Inverness Railway Station, designed by Joseph Mitchell, opened in 1855 creating a rail link to Nairn serviced by the Inverness and Nairn Railway. The opening was one of the most significant events in the history of the Highlands as the development of the railway system changed the economy of the region, transforming or creating communities along its routes, and quickly brought increased trade and population to the city. Over the next ten years, the railway amalgamated with other companies to form the Highland Railway. As a result of this, the station is unusual in having two sets of lines diverging sharply within it to provide services to the north as well as south and east.
Due to its isolated geographical location, the Highland Railway had its own workshops based in Inverness – the Lochgorm Locomotive Works – built in 1864. Many steam engines were produced here.
In 1875, new offices were built on the opposite side of Academy Street from the station square, which became the Royal Hotel and is now the Clydesdale Bank.
In 1876, a pitched iron and glass roof was built over the station concourse, but the platforms were left fairly exposed to the weather. The station contained refreshment rooms, ladies waiting rooms and managers’ rooms.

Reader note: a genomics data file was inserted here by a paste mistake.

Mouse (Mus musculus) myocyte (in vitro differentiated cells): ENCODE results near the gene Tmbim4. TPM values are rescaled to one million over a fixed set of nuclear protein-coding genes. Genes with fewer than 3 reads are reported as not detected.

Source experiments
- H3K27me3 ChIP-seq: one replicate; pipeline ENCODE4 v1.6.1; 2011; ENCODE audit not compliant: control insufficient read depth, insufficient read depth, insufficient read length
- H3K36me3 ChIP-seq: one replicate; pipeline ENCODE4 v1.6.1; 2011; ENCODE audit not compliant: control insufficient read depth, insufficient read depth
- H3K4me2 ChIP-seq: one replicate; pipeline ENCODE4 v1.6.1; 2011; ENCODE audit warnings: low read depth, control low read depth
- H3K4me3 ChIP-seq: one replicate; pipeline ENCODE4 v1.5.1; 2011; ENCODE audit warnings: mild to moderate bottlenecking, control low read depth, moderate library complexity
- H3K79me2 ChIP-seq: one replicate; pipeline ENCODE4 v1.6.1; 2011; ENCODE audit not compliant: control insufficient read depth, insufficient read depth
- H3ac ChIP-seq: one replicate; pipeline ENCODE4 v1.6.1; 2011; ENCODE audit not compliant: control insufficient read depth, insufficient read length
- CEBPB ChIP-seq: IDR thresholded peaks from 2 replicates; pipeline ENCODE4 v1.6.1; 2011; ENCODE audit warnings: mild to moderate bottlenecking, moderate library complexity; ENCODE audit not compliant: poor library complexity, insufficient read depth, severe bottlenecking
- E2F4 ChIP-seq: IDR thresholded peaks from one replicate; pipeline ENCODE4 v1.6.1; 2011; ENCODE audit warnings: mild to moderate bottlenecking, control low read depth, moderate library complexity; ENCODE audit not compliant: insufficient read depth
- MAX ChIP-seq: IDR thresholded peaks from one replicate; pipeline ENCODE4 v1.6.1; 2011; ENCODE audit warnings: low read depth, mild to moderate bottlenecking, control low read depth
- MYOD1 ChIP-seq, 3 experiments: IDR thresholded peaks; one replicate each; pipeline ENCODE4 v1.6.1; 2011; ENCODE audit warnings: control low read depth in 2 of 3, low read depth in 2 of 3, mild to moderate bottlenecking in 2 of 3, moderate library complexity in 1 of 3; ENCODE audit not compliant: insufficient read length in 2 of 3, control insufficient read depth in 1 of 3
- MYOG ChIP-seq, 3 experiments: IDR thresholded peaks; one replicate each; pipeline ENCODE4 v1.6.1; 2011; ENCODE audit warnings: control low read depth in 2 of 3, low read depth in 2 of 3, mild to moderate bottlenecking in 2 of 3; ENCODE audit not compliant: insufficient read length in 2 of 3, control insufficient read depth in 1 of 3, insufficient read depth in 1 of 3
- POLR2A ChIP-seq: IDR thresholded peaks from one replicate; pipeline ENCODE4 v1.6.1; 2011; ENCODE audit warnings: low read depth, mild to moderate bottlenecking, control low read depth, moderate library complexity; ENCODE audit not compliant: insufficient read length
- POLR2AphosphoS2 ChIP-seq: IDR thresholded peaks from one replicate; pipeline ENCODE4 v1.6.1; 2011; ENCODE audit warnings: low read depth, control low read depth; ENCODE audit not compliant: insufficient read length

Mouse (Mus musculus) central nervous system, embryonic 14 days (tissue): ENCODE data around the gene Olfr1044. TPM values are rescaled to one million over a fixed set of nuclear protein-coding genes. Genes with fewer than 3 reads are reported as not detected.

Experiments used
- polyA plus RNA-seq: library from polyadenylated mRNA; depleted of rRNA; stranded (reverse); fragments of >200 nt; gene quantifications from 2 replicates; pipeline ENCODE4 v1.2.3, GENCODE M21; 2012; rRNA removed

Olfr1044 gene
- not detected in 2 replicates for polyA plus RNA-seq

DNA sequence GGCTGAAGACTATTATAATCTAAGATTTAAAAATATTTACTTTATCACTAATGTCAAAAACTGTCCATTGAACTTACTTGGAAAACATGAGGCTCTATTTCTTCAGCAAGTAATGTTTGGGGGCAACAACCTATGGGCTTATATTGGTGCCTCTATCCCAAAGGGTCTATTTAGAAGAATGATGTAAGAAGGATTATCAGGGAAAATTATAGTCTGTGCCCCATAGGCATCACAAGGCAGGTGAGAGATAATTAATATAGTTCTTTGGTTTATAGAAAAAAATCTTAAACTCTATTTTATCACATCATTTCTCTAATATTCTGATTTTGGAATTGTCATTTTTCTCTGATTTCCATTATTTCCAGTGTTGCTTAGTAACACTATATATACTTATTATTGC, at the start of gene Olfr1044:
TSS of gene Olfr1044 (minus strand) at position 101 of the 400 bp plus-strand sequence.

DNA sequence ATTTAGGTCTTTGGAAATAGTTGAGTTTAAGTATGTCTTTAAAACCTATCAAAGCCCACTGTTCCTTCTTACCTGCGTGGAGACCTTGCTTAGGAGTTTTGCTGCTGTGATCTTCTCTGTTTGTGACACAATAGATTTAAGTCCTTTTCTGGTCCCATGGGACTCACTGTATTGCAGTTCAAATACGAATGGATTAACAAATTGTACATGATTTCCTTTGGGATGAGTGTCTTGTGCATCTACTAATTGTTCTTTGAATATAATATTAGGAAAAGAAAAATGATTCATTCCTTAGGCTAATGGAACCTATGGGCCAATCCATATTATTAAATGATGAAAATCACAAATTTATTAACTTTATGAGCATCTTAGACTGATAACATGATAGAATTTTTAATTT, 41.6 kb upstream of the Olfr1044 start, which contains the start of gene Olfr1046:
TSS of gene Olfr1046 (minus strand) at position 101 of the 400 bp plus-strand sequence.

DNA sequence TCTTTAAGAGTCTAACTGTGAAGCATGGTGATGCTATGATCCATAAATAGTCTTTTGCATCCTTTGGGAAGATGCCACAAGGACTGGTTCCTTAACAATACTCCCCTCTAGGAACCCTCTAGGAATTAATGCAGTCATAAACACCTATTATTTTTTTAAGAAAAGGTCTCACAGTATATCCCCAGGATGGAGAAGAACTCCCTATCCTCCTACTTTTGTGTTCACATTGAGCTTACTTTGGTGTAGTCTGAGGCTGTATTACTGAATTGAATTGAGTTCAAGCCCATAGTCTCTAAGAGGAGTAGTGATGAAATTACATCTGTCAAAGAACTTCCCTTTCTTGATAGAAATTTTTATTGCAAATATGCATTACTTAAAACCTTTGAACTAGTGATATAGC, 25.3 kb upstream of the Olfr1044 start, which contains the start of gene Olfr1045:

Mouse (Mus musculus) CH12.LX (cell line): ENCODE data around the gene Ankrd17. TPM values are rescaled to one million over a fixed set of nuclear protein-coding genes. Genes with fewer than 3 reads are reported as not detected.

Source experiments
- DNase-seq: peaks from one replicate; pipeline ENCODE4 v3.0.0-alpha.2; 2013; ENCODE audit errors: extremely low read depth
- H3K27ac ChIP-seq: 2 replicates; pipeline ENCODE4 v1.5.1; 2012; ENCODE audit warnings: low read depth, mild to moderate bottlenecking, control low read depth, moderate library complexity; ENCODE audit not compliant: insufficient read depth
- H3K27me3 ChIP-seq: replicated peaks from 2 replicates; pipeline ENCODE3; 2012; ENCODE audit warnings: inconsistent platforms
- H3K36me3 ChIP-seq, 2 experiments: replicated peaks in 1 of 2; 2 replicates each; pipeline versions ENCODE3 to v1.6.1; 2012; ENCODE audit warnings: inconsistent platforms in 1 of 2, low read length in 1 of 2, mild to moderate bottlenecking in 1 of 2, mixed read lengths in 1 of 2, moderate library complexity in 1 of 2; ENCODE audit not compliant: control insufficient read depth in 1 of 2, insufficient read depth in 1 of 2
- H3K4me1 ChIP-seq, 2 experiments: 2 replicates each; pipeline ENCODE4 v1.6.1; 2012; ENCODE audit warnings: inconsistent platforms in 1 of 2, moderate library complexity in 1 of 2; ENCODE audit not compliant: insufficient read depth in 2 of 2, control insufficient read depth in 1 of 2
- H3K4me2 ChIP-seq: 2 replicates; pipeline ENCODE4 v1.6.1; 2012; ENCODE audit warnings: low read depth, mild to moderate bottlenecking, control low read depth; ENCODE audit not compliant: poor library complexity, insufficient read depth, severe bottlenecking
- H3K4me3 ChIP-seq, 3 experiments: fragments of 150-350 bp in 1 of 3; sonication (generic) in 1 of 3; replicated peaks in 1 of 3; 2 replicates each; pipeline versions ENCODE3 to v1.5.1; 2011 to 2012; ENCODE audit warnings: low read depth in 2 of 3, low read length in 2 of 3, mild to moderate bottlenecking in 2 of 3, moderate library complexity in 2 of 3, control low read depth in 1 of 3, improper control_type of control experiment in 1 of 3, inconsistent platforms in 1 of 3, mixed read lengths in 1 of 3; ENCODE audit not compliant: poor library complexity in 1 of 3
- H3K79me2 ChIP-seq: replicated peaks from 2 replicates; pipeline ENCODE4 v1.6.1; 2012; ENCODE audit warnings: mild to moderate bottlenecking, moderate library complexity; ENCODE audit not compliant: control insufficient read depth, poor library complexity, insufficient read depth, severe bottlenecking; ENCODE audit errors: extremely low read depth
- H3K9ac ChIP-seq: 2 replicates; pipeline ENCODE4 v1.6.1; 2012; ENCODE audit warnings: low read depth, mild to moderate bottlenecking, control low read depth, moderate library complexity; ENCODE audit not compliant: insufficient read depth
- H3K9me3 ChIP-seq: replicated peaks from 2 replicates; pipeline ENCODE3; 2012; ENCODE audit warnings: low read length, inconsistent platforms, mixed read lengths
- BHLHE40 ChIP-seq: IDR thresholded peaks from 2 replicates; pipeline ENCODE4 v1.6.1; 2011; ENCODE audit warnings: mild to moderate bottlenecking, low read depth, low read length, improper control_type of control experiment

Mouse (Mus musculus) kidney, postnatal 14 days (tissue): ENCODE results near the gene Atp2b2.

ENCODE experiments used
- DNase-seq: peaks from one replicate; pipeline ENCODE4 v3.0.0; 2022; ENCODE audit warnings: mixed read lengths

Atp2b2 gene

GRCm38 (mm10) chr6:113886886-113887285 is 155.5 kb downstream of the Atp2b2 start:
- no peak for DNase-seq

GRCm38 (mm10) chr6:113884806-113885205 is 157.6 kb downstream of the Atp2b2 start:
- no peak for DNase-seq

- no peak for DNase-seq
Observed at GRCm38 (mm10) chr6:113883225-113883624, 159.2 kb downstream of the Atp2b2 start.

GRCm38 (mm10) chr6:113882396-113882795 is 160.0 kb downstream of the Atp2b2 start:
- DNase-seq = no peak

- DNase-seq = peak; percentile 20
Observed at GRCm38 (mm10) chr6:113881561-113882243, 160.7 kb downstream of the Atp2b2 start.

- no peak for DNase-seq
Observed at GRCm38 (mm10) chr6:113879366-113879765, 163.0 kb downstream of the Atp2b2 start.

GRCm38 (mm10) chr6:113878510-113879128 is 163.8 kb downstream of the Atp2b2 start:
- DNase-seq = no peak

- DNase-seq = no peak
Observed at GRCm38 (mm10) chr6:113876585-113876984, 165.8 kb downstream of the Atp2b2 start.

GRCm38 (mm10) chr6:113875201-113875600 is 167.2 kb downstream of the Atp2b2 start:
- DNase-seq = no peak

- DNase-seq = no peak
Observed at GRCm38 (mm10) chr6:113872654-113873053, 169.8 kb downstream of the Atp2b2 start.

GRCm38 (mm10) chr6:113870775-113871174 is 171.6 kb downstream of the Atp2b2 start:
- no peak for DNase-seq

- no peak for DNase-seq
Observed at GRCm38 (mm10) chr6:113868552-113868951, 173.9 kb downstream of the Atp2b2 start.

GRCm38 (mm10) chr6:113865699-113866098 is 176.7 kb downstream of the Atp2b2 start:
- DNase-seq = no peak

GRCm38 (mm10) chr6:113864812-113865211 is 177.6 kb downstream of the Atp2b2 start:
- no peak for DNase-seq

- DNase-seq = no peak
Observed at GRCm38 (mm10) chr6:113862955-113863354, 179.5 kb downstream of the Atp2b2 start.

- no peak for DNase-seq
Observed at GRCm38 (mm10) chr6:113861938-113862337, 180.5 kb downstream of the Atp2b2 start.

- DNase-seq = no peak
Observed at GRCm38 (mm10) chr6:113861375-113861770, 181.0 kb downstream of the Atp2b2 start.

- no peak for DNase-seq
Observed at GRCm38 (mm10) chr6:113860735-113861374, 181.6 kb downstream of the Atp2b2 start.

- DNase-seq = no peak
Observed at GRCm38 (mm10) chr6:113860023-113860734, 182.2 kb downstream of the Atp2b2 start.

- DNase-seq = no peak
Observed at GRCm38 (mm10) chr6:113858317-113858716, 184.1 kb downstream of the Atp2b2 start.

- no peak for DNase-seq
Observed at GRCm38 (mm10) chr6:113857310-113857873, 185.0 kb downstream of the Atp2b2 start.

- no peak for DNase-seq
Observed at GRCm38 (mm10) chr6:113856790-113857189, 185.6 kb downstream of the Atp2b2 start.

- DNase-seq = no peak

The Highland Railway became the largest single employer in the region. Until World War I, the Highland Railway workforce was almost entirely male. Women were employed in hospitality services and to clean the offices. Men carried out clerical duties in Head Office; only the introduction of the typewriter in the 1900s led to the employment of women there.
The station was the departure point for tens of thousands of servicemen during war time periods. It was also the arrival point for military personnel coming to the region for training or on war business.
It played a major part in World War I when the Fleet was stationed at Scapa Flow, Orkney. The Highland Railway was severely overstretched at this time by special trains running to Thurso and Invergordon to provision the fleet with fuel, materials and men. A daily train, known as the Jellicoe Express after Admiral John Jellicoe, ran from London to Thurso. It was dubbed the Misery Express due to crowded, cold and foul-smelling carriages. Many men ended up standing for the whole journey in carriages which had no corridors, toilets or catering facilities.
World War II saw a temporary halt to the decline in traffic and staff in the Highlands. The system worked to full capacity. Women now worked in signal boxes as well as in some of the same jobs they had done during World War I – clerks, engine cleaners and porters.